Burn safety: Protect your child from burns
Promote burn safety by taking these important child safety measures.
By Mayo Clinic Staff
Burn safety is a foreign concept to most young explorers. In fact, one of the most difficult lessons young children might learn is that some things — such as stoves, radiators and flickering flames — can be painfully hot. If children play with matches or lighters, the threat can extend to the entire family.
Take burn safety precautions to prevent injuries and dangerous situations.
Burn safety at home
Many ordinary things in a home — including bath water, food and electrical outlets — can cause childhood burns. To prevent burns at home:
- Reduce water temperature. Set the thermostat on your hot water heater to below 120 F (48.9 C). Aim for bath water around 100 F (38 C). Check the temperature of bath water with your hand before putting your child in the bath.
- Avoid hot spills. Don't cook, drink or carry hot beverages or foods while holding a child. Keep hot foods and liquids away from table and counter edges. Don't use tablecloths or placemats, which young children can pull down. Turn the handles of your pots and pans toward the rear of the stove and use back burners when possible. Don't leave the stove unattended when you're cooking.
- Establish 'no' zones. Block access to the stove, fireplace, space heaters and radiators. Don't leave a child unattended in a room when these items are in use.
- Keep hot devices out of reach. Store items designed to get hot, such as clothes irons or curling irons, unplugged and out of reach.
- Test food temperature before feeding young children. Be careful with food or liquids warmed in a microwave, which might heat foods unevenly. Never warm a baby's bottle in the microwave.
- Choose a cool-mist humidifier or vaporizer. Cool-mist humidifiers prevent steam burns and hot-water spills.
- Address outlets and electrical cords. Cover unused electrical outlets with safety caps. Inserting a fork, key or other metal object into an outlet could result in an electrical burn. Keep electrical cords and wires out of the way so that children don't chew on them. Replace damaged, brittle or frayed electrical cords. Don't run cords under rugs or carpets.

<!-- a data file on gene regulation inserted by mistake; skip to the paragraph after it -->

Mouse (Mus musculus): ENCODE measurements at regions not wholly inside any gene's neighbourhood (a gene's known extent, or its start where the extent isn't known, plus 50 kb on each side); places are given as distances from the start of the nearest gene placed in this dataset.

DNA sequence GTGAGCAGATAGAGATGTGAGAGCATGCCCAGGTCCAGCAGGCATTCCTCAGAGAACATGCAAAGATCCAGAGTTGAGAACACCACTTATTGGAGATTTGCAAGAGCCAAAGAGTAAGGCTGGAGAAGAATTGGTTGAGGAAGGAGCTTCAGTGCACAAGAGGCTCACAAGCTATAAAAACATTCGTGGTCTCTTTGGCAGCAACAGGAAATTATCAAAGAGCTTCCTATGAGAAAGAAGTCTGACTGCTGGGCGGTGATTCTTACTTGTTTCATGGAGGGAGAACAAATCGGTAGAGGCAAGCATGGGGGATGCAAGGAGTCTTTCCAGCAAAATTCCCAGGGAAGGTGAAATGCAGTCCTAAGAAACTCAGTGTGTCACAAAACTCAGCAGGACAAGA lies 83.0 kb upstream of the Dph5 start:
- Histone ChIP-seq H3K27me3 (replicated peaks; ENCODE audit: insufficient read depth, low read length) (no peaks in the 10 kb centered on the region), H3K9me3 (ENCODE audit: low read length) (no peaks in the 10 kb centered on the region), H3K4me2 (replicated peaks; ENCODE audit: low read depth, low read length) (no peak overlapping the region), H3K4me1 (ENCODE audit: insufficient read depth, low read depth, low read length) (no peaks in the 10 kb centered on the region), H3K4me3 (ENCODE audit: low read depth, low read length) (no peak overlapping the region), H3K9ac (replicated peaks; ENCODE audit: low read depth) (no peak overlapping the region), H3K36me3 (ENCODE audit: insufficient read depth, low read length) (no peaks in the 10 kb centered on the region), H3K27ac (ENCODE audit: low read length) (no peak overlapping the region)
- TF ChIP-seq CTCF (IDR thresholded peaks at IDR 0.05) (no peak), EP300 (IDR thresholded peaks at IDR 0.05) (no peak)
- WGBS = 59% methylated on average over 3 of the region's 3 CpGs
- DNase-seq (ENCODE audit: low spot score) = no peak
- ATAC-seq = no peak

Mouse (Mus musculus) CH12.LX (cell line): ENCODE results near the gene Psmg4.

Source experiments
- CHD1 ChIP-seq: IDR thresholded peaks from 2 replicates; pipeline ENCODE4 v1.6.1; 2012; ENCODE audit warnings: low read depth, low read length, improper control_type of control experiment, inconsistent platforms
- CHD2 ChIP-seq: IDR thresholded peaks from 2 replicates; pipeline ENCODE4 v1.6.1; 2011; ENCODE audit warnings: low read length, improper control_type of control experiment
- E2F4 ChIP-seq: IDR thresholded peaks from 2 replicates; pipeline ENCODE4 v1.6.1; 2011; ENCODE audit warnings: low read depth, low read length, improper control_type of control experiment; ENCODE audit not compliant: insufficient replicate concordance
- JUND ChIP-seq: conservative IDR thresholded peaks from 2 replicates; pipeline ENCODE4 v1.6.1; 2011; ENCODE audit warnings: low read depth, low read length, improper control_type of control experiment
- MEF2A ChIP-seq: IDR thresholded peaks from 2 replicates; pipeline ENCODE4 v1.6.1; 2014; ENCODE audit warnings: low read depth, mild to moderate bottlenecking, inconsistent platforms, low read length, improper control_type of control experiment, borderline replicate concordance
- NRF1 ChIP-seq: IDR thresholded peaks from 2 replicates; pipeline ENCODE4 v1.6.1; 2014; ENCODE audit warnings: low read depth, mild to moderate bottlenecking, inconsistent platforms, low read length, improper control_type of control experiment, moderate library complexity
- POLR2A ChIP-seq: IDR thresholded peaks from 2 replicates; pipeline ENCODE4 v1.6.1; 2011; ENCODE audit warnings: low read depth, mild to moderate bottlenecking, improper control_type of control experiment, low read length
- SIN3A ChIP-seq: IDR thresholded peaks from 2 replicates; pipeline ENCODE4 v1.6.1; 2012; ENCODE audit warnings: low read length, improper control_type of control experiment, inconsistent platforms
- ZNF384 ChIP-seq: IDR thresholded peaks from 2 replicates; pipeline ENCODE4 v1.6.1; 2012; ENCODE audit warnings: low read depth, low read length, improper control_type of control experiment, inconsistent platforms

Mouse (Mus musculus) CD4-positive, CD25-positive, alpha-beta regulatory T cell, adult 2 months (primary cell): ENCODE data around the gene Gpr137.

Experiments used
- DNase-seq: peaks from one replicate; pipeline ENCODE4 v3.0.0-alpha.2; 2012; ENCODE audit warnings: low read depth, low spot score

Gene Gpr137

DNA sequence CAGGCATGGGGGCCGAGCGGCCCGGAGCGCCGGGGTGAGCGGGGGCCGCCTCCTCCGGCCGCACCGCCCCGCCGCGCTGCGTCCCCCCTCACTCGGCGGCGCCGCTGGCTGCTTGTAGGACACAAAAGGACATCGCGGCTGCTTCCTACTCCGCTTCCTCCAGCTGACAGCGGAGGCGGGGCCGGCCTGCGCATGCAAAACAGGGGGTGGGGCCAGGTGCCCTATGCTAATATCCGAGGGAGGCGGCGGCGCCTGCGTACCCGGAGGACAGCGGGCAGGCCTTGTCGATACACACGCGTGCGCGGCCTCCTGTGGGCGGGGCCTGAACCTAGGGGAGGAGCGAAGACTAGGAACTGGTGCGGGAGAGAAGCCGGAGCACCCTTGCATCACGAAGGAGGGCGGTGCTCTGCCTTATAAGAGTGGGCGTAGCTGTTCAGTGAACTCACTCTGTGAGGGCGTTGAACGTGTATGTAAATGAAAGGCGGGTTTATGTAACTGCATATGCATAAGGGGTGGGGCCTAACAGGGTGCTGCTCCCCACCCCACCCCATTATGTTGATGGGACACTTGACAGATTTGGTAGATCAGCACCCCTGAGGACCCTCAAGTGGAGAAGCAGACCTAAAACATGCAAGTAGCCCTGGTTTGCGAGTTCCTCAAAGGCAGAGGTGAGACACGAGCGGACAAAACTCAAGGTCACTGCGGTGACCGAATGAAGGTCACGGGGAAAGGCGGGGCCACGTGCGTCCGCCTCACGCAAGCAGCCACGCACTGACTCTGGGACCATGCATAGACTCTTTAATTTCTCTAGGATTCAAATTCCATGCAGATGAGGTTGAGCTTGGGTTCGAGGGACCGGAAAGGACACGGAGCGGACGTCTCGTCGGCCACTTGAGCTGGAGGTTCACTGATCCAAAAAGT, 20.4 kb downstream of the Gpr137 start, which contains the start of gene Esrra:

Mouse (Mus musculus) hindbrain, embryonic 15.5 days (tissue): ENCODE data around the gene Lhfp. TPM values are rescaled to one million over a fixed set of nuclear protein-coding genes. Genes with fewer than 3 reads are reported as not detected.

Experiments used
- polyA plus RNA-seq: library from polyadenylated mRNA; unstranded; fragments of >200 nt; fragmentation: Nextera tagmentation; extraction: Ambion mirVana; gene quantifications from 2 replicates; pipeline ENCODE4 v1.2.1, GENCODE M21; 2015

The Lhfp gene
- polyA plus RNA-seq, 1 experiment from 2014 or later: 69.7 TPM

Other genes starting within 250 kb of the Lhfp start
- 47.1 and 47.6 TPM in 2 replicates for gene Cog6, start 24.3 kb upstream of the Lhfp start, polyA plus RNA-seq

- Choose fire-resistant fabrics. Check labels to make sure mattresses and pajamas meet federal flammability standards.
Burn safety outdoors
To protect children from outdoor hazards:
Feb. 25, 2017
- Watch grills and fire pits. Don't let children play near grills, fire pits or campfires.
- Check car seats. Before placing your child in a car seat, check for hot straps or buckles. If you park in direct sunlight, cover the car seat with a towel or blanket.
- Avoid backyard fireworks. Don't let children play with or near fireworks or sparklers.
See more In-depth
- Keep your family safe: Fire safety and burn prevention. American Academy of Pediatrics. http://patiented.solutions.aap.org/handout.aspx?resultClick=1&gbosid=156453. Accessed Dec. 5, 2016.
- Lloyd EC, et al. Outpatient burns: Prevention and care. American Family Physician 2012;85:25.
- Avoiding household burns. American College of Emergency Physicians. http://www.emergencycareforyou.org/YourHealth/InjuryPrevention/Default.aspx?id=25990. Accessed Dec. 5, 2016.
- Peck MD. Prevention of fire and burn injuries. http://www.uptodate.com/home. Accessed Dec. 5, 2016.
- Shelov SP, et al. Safety outside the home. In: Caring for Your Baby and Young Child: Birth to Age 5. 6th. New York, N.Y.: Bantam Books; 2014.
- Home safety checklist. U.S. Fire Administration. https://www.usfa.fema.gov/downloads/pdf/home_safety_checklist.pdf. Accessed Dec. 5, 2016.
- CPSC warns of hazards from furnaces, space heaters and fireplaces. U.S. Consumer Product Safety Commission. https://www.cpsc.gov/newsroom/news-releases/2006/cpsc-warns-of-hazards-from-furnaces-space-heaters-and-fireplaces/. Accessed Dec. 5, 2016.